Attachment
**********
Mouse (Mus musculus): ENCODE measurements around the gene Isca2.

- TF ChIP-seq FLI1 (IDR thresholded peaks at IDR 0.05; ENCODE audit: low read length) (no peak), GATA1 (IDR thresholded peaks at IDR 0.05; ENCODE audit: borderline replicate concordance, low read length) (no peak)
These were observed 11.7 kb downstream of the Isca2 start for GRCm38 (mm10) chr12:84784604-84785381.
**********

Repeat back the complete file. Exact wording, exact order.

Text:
Mouse (Mus musculus): ENCODE measurements around the gene Isca2.

- TF ChIP-seq FLI1 (IDR thresholded peaks at IDR 0.05; ENCODE audit: low read length) (no peak), GATA1 (IDR thresholded peaks at IDR 0.05; ENCODE audit: borderline replicate concordance, low read length) (no peak)
These were observed 11.7 kb downstream of the Isca2 start for GRCm38 (mm10) chr12:84784604-84785381.